Opinion

Iran may economically choke U.S.

T

he threat of Iran is imminent. Most dismiss the reality that a nuclear-proliferated Iran will be a real threat to America. It’s not like they could ever drop the bomb on American soil right?  It’s not an attack on American soil that we should fear.  It’s our economic longevity.

Let us think back to December and March when Iranian President Mahmoud Ahmadinejad threatened to shut down the Strait of Hormuz.  This would have stifled the world’s oil supply from Saudi Arabia, Kuwait, Iraq, Qatar and Bahrain.

The oil coming out of this strait amounts to about 40 percent of world sea-borne oil and almost 20 percent of the entire world oil supply. The mere threat to close the strait raised the cost of a barrel of oil by almost a dollar.

When a leader threatens to choke the world of 20 percent of its oil supply, he is not sane. Iran’s supreme leader, Ayatollah Ali Khamenei, is no less erratic. We cannot allow such irrational leaders to wield nuclear weapons.

Contrary to other nuclear-armed countries like North Korea, Iran would have no check on its power. The United States and many allies across the world agree that Iran is engaging in nefarious activities. The U.S. and the European Union have passed multilateral sanctions against Iran in attempts to get it to halt its quest for nuclear proliferation but to no avail.

I paid $4.04 per gallon at the pump last week. How much will gas be with a nuclear-armed Iran?

A nuclear Iran will create political instability in the Middle East and with instability comes a rise in oil prices. The cost of every product transported in America is dependent upon oil prices. This is what I am worried about. Not being bombed, but being economically choked.

The United States needs to send Iran a stronger message. Iran must know that if they develop the capability to become nuclear-armed, the United States will retaliate with overwhelming force.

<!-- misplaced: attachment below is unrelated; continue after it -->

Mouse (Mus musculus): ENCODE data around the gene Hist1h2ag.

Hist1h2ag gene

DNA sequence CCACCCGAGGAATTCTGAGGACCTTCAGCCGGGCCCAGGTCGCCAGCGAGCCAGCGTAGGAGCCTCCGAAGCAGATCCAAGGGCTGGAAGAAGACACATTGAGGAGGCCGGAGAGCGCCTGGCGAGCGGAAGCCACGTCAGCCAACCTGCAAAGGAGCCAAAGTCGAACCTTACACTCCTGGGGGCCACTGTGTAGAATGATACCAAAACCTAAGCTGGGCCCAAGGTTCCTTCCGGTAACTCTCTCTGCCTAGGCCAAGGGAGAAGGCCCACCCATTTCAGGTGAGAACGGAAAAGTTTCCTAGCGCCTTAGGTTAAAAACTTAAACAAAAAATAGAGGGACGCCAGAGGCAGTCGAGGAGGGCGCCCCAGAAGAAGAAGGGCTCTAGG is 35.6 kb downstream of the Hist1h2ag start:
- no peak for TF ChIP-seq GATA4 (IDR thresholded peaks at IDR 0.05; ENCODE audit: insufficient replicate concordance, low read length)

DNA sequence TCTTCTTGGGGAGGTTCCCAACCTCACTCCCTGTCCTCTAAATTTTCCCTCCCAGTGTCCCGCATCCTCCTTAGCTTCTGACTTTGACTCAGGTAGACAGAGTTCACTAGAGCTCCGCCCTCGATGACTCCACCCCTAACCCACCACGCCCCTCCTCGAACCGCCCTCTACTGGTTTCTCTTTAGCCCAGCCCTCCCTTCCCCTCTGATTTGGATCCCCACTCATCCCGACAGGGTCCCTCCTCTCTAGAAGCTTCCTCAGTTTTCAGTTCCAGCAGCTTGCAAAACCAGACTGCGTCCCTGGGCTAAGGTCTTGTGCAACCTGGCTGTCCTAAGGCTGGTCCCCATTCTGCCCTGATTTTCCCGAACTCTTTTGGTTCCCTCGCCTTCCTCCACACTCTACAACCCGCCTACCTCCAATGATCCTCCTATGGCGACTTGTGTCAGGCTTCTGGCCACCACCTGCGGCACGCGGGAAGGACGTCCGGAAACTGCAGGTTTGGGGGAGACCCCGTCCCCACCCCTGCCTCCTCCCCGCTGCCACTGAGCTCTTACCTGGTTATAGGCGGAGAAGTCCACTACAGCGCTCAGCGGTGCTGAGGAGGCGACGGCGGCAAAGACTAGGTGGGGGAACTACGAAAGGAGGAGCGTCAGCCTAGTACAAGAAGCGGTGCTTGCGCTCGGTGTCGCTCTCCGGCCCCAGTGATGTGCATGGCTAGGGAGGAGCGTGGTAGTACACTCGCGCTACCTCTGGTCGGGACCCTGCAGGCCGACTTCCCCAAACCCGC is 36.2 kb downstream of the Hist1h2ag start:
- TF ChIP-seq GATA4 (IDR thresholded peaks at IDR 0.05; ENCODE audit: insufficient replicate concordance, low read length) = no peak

The longevity of our economy depends on it.

 

Vincent Foster is a senior majoring in political science and philosophy. He is the former president of the UM College Republicans.

April 25, 2012

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Vincent Foster


9 COMMENTS ON THIS POST To “Iran may economically choke U.S.”

  1. simply amazed says:

    I guess anyone can write at this University. You are aware that oil prices are determined by speculators? I got you an easy link to read up on it.

    http://useconomy.about.com/od/commoditiesmarketfaq/f/oil_prices.htm

    http://hotair.com/archives/2011/12/27/iran-well-stop-the-flow-of-gulf-oil-if-sanctions-are-imposed/

  2. Rob says:

    Well if you feel this strongly about disarming Iran, THEN WHY DON’T YOU JOIN THE MILITARY AND RISK YOUR LIFE FOR THIS CAUSE?

  3. Kyle Bedu says:

    I agree that a nuclear armed Iran would be disruptive (although not as disruptive as a preventative strike), but closing the straights of Hormuz would create a worldwide backlash against Iran, as well as hurt Iran’s economy. I’m skeptical that they would perform such an operation without being coerced into doing so by American military action.

  4. Jordan says: